Special Presentation selection of the 53rd Chicago International Film Festival
GOODBYE CHRISTOPHER ROBIN
Simon Curtis’ Goodbye Christopher Robin is a cinematic quilt collecting experiences from many different narrative themes. A few patches carry the pattern of biographical films, chronicling life’s highlights and lowlights within a well-to-do family and their hired caretaker. Others carry the created images of a writer’s world-building legend. The threads binding those quilt pieces are a woven blend of the barbed wire of post-traumatic stress disorder and the smoothly silken cords of childhood whimsy. The experience of snuggling up with the Goodbye Christopher Robin blanket of testimony and memories is as affectingly dramatic as it is comfortably warm.
As the title hints, this film delves into the personal genesis and success of A.A. Milne’s Winnie-the-Pooh series. The renowned author and playwright, played by Domhnall Gleeson, has become a staunch and spiteful critic of war since his service time during World War I. Milne is married to socialite-centered Daphne, a distant and detached wife and mother played mostly the regrettable periphery by Gleeson’s About Time co-star Margot Robbie. The two share an exuberant young son (debuting newcomer Will Tilston) named Christopher Robin Milne and self-nicknamed “Billy Moon.”
Continuously troubled by the many stressful triggers of trembling PTSD in London’s busy West End, Milne seeks serenity to write, leaving most Christopher’s guided upbringing to the nanny Olive (a steady Kelly Macdonald). Affectionately called “Blue” by his wife and son, the patriarch picks up the family and relocates to a country estate in East Sussex. It is amid the peaceful woodland and new opportunities of shared quality time with his son that A.A. would develop his defining work with visiting illustrator Ernest Shepard (Stephen Campbell Moore).
LESSON #1: PLAY WITH YOUR KIDS — Olive does an excellent job bonding with Christopher for routine and caring, but nothing beats the real thing from mom and dad. Make the time. Feed the imagination. Loosen restrictions. Put away work and go get dirty outside. It will keep you young and remove misery like PTSD that a child shouldn’t have to see. Talk to them and allow the blubbering along the way. You’ll make more memories doing that than your next great work.
Ornate aesthetics paint a heavenly setting for Goodbye Christopher Robin, displayed in front of Carter Burwell’s tender score. Brooklyn costume designer Odile Dicks-Mireaux and first-time feature production designer David Roger delivers inviting suits and interiors while Curtis’ My Week with Marilyn cinematographer Ben Smithard captures every possible beam of leaf-split sunlight in the arboreal exteriors shot in the same Ashdown Forest realm of Milne’s inspiration. The film looks the part as a cradle for make-believe.
Milne started out writing his literary tales especially for his son by name, but the franchise’s widespread success turned the unprepared Christopher into an adored public symbol.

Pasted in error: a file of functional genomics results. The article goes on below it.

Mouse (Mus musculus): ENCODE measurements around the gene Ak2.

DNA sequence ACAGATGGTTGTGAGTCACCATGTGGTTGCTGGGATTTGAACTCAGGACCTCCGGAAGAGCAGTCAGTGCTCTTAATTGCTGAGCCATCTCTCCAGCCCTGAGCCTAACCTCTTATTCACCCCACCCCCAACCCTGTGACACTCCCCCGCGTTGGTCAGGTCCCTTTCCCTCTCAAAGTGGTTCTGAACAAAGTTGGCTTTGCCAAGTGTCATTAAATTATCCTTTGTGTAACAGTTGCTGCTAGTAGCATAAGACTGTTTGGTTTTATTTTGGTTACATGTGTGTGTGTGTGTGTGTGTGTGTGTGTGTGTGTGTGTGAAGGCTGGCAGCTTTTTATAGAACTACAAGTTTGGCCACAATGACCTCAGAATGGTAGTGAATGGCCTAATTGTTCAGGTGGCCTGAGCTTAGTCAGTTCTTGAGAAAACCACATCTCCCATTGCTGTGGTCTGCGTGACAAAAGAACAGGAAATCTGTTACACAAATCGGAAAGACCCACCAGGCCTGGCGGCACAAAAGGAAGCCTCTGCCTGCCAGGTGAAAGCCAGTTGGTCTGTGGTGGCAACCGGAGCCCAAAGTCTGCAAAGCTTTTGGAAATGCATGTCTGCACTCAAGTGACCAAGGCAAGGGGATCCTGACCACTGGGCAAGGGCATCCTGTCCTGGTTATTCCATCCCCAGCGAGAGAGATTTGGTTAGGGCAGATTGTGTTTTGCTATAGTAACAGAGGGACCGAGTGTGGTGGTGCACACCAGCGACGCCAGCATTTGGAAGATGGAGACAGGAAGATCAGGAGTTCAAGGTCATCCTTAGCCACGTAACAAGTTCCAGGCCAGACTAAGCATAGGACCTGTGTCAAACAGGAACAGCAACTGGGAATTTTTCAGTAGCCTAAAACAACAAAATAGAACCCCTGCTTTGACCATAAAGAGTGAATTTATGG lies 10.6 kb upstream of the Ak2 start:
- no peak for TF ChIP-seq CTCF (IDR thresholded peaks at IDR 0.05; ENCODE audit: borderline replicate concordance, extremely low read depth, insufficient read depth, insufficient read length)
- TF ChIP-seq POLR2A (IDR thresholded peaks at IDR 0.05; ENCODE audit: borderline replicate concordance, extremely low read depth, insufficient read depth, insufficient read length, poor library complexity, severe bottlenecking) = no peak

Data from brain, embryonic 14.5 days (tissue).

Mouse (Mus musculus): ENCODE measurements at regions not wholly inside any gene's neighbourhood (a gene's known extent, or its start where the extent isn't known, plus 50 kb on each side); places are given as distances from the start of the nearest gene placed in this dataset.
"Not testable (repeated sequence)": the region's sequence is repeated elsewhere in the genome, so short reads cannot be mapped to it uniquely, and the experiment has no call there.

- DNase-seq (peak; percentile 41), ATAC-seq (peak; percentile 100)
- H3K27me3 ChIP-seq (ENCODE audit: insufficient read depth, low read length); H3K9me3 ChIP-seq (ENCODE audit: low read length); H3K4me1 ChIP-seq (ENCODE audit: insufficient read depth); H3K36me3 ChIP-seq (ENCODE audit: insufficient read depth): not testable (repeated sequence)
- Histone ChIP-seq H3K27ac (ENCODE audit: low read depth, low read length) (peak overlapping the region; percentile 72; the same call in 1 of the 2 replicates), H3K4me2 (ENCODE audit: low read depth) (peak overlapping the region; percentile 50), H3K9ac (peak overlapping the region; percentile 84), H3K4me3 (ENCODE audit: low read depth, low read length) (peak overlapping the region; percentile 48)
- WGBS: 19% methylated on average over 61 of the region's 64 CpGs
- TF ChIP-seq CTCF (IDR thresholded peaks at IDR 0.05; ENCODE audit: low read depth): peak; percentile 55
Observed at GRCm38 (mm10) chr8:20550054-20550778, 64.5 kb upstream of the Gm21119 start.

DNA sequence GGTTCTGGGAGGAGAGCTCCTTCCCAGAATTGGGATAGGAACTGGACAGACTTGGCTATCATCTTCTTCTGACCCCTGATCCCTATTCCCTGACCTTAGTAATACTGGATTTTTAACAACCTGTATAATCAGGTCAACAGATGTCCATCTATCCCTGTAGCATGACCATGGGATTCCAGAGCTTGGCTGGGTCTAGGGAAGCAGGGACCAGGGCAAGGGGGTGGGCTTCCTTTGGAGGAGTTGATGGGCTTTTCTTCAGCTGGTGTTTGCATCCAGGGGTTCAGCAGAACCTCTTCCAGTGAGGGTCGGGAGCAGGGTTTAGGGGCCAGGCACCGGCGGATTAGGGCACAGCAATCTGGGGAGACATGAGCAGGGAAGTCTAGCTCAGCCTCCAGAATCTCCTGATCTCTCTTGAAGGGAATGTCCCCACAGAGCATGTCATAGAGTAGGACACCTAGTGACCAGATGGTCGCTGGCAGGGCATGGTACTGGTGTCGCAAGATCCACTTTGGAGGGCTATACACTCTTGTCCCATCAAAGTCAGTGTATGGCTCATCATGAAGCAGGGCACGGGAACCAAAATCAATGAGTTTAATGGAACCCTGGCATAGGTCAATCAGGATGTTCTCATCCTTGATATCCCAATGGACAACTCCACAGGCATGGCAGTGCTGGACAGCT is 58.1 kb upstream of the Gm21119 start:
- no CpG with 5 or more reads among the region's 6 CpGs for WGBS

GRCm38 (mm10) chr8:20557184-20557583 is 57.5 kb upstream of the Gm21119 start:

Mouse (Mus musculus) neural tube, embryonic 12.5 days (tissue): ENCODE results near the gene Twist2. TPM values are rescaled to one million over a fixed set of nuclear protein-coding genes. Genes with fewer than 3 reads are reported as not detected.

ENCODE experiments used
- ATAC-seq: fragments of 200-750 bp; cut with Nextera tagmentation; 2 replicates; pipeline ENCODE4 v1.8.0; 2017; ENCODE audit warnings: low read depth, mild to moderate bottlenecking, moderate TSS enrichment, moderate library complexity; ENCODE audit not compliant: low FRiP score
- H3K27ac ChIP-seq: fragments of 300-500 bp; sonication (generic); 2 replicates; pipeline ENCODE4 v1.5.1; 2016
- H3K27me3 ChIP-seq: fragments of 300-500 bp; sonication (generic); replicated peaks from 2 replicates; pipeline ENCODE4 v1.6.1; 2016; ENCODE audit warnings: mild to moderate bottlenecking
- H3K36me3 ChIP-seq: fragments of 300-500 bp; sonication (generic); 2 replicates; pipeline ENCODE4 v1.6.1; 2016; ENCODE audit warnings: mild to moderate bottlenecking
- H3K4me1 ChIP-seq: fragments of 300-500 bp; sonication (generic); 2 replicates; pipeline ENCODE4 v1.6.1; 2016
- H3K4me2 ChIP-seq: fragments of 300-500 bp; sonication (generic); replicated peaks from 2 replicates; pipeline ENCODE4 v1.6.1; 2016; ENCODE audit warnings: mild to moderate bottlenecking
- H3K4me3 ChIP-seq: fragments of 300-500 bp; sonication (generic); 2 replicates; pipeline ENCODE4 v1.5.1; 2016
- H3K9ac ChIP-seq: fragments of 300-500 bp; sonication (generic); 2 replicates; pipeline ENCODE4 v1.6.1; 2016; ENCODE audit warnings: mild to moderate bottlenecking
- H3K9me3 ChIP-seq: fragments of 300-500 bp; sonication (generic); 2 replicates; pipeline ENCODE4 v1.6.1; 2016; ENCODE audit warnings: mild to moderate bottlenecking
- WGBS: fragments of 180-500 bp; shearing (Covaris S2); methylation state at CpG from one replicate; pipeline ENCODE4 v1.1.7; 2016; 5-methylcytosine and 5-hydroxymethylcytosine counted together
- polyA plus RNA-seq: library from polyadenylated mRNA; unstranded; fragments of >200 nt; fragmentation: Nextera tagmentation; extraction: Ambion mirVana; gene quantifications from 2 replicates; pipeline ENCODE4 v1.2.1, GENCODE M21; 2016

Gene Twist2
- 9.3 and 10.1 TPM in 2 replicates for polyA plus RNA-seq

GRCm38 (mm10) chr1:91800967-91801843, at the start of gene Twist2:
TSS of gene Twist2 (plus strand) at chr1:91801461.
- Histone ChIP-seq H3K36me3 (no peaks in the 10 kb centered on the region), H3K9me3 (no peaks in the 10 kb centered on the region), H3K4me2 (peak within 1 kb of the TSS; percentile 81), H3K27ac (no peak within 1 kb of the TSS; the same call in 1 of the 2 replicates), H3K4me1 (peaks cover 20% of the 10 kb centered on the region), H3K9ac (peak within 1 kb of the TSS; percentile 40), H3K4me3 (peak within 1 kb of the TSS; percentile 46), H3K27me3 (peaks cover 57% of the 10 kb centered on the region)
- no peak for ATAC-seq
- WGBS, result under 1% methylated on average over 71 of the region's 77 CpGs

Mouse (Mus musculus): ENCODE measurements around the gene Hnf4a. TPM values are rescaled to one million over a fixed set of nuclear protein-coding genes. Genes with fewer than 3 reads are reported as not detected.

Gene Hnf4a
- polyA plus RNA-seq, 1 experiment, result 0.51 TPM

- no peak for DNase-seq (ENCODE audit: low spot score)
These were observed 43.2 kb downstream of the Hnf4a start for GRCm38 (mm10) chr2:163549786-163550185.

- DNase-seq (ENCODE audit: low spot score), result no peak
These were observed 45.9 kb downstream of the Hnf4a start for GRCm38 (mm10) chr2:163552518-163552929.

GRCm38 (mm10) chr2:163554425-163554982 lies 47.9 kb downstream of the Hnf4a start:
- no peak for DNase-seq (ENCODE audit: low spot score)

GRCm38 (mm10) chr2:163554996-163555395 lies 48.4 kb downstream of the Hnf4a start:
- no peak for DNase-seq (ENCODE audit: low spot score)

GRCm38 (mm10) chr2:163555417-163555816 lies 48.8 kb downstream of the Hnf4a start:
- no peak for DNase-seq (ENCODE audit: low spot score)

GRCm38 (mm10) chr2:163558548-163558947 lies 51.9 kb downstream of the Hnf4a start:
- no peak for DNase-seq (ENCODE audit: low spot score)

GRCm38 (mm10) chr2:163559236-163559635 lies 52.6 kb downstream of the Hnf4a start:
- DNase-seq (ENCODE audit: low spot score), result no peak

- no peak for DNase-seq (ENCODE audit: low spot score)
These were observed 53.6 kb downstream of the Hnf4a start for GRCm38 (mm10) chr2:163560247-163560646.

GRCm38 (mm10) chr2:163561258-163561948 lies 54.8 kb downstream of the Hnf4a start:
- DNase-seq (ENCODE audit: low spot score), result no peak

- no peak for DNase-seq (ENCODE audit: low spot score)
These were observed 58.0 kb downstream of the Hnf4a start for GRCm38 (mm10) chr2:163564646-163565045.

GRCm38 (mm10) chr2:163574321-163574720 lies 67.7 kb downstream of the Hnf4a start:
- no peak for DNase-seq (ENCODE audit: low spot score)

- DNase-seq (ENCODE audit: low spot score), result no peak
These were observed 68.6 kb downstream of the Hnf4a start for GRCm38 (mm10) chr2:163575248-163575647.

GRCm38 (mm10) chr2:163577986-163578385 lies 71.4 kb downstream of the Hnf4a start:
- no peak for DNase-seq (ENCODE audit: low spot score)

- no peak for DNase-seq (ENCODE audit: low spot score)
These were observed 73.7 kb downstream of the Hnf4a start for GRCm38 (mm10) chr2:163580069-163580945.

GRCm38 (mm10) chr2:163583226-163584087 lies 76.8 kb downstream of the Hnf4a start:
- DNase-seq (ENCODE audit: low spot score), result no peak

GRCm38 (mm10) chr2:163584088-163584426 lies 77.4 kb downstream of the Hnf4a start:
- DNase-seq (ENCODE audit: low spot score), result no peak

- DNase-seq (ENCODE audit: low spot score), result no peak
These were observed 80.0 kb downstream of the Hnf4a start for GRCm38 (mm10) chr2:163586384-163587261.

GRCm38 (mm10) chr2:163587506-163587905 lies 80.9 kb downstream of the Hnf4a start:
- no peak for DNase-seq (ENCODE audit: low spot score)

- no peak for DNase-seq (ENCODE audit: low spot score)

LESSON #2: THE CAUTIONS OF CHILD CELEBRITY STATUS — It’s a little cruder in subject matter to this film being reviewed, but if you fondly remember how much the Michael Bolton character in Mike Judge’s Office Space loathed having a name matching a cheesy pop icon, multiply that to a national level of adoration with the real Christopher Robin. To put it plainly, don’t name a character in a book after yourself or your family.
The international popularity instigated piles of fan mail and exploitative media attention before it became too much. But the damage was done. A school life’s worth of bullying evolved into a grown man’s (now with The Imitation Game’s Alex Lawther as the aged Christopher) heart filled with resentment as he heads off to war like his father before him.
LESSON #3: YOUR CHILDREN WILL ALWAYS BE YOUR CHILDREN — A son may grow and age into adulthood, but the eyes of a parent will always see the little boy who stole their hearts and reminds them of happiness. In many ways, the Winnie-the-Pooh stories froze his son in time for A.A. Milne. He could always call upon a place to remember his “Billy Moon.” I think every parent has that vision of reminiscence.
Though not always engrossing or compelling without thick sweetness necessary to coat circumstances, the shared moments between “Blue” and “Billy Moon” are what bind and lift Goodbye Christopher Robin. Too often playing the villain lately, this stands as Domhnall Gleeson’s most mature performance to date, characterizing startling and challenging war veteran tremors. At 34, he shows true leading man command in playing a historical figure and father role as well. Beaming sentimentality from ear to ear that pushes away his pronounced frown, Will Tilston has the uncanny ability to turn Gleeson’s folded brow and pinched smirk into a wide smile with sparkling eyes, an effect he will pass on to many audiences viewing the film.
LESSON #4: SUPPRESSING SORROW WITH HAPPINESS — The spirit within Milne’s Winnie-the-Pooh work brought calmness and catharsis to an entire country, and later the world, in the lean years that followed World War I and continued as a hallmark anchor for happiness when war would return again thirty years later. Milne’s fireside and bedtime story creations had that power. To know it started with one man creating with his child makes it more special.